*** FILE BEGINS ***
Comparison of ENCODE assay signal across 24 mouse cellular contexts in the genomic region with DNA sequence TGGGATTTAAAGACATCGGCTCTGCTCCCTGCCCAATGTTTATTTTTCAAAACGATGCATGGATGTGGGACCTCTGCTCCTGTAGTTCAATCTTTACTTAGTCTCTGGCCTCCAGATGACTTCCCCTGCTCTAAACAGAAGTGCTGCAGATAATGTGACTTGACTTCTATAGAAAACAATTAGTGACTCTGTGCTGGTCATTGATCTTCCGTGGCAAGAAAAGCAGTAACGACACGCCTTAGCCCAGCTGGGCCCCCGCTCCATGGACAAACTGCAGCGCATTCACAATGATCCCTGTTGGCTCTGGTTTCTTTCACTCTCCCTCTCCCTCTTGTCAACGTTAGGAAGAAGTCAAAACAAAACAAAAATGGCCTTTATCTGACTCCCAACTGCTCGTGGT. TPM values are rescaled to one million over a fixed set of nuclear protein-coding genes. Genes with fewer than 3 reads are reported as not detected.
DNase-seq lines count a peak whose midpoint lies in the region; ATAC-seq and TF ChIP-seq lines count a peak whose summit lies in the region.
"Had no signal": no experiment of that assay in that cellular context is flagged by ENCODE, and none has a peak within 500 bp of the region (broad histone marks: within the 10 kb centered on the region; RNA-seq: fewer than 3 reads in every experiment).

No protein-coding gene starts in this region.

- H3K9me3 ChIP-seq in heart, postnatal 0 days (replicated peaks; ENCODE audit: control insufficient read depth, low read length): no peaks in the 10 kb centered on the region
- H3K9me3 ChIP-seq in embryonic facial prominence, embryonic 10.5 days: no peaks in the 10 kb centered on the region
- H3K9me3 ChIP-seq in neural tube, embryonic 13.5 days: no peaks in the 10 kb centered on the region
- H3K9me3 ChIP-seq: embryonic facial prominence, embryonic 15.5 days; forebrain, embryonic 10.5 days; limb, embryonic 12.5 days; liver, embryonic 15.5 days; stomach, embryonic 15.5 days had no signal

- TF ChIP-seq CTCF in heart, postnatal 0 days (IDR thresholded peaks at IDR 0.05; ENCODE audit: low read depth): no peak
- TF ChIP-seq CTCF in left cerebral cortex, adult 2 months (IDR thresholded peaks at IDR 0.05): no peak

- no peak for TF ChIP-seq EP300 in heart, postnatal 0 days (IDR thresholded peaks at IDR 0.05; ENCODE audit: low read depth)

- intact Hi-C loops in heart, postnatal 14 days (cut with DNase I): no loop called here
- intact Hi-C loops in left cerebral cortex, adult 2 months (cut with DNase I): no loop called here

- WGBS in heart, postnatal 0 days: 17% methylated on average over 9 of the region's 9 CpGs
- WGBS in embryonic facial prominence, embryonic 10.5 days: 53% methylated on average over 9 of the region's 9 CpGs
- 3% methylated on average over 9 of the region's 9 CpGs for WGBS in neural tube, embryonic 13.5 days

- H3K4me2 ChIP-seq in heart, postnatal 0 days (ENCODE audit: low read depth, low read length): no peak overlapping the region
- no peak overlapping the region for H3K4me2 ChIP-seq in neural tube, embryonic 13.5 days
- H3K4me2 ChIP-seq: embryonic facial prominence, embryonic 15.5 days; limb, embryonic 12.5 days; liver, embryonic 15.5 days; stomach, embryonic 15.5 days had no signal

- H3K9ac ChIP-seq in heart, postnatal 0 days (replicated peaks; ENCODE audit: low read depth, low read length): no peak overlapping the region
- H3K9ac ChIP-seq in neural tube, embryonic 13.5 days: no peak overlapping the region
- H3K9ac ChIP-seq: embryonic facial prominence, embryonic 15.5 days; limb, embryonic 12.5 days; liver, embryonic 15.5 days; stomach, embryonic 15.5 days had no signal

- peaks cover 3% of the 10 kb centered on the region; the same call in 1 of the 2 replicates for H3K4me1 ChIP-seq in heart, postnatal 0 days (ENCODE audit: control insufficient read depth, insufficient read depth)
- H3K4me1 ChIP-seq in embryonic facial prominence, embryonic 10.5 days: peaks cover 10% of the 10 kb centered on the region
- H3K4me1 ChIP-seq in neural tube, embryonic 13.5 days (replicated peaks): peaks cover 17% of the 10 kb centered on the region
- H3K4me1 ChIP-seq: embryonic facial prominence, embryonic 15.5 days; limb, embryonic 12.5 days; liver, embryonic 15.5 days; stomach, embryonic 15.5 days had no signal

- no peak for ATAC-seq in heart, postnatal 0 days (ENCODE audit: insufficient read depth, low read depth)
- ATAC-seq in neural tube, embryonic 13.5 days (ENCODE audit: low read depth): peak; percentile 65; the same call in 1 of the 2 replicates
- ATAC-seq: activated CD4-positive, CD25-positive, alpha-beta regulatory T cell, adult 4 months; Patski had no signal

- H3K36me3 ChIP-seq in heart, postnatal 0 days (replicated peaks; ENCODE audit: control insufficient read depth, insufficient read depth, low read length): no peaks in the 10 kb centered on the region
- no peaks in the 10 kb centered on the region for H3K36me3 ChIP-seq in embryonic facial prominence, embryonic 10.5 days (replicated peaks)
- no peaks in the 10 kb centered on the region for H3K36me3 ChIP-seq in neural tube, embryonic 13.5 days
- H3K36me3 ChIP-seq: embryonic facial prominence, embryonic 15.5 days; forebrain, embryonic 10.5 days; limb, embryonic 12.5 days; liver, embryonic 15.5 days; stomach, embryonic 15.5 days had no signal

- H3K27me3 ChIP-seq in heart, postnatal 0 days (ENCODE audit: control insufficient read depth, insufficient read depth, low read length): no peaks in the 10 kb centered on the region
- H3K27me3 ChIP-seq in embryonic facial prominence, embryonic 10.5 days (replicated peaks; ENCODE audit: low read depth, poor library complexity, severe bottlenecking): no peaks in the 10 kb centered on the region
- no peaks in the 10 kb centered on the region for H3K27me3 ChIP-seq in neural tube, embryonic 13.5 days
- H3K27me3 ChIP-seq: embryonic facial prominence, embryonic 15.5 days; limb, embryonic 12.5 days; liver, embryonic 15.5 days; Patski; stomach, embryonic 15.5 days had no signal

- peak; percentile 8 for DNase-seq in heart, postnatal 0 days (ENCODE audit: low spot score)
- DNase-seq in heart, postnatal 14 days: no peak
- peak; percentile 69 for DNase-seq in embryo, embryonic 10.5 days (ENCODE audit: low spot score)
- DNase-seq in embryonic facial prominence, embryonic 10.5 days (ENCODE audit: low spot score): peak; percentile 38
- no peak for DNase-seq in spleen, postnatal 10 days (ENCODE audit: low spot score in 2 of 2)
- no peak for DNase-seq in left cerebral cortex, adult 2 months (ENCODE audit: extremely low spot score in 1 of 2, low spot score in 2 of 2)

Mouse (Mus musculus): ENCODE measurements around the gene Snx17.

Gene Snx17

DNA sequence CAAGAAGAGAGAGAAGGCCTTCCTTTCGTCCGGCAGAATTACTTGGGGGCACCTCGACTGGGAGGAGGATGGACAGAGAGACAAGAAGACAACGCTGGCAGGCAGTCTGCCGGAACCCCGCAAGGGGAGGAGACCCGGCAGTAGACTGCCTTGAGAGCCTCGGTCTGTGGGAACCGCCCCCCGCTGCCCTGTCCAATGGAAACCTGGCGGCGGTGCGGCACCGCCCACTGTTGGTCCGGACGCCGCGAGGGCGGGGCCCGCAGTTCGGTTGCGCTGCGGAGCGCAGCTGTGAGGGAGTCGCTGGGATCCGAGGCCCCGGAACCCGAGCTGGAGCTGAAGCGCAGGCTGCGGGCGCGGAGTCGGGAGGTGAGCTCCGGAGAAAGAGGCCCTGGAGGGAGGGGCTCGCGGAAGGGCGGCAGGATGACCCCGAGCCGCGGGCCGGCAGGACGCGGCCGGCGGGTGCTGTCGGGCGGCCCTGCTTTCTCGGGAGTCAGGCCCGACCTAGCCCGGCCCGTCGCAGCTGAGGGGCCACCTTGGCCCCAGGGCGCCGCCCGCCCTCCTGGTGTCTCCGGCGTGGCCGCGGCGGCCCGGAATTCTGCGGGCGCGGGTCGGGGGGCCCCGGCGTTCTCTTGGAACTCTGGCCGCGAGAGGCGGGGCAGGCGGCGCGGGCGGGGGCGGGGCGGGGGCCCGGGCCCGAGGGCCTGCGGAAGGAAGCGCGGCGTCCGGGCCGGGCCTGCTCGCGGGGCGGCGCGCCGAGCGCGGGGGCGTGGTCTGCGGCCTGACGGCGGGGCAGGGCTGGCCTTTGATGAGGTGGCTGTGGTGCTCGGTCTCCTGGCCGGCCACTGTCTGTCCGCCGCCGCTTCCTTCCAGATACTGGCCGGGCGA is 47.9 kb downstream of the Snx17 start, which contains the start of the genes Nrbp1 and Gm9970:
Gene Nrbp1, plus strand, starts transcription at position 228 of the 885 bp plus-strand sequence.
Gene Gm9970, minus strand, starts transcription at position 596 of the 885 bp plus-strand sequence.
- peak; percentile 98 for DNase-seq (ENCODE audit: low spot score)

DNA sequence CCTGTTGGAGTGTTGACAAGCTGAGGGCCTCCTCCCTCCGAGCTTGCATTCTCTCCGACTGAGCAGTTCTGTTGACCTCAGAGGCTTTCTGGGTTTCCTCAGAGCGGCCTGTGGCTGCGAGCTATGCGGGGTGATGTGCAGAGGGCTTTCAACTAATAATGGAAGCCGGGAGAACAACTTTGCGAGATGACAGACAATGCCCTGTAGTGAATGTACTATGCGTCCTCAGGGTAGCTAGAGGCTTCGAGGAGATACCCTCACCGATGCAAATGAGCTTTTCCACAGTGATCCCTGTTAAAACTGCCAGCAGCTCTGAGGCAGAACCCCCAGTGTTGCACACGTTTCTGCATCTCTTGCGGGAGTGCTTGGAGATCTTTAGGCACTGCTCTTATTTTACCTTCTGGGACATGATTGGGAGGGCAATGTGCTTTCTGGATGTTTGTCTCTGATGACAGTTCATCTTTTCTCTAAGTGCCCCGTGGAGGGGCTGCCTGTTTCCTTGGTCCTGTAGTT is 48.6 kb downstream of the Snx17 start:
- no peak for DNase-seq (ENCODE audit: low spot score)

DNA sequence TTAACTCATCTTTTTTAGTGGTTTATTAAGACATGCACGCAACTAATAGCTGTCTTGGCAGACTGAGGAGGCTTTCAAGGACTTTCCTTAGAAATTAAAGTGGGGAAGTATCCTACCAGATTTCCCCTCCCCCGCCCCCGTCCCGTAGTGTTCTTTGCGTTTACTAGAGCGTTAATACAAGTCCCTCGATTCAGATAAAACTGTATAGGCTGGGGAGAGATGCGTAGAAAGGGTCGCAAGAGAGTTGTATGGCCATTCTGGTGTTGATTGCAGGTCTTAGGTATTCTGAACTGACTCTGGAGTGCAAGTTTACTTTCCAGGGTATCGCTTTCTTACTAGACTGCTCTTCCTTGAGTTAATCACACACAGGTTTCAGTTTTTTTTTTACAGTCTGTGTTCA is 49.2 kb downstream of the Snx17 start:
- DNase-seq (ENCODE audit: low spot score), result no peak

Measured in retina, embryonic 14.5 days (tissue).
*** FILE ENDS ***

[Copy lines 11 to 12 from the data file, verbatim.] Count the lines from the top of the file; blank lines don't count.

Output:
- no peak for TF ChIP-seq EP300 in heart, postnatal 0 days (IDR thresholded peaks at IDR 0.05; ENCODE audit: low read depth)

- intact Hi-C loops in heart, postnatal 14 days (cut with DNase I): no loop called here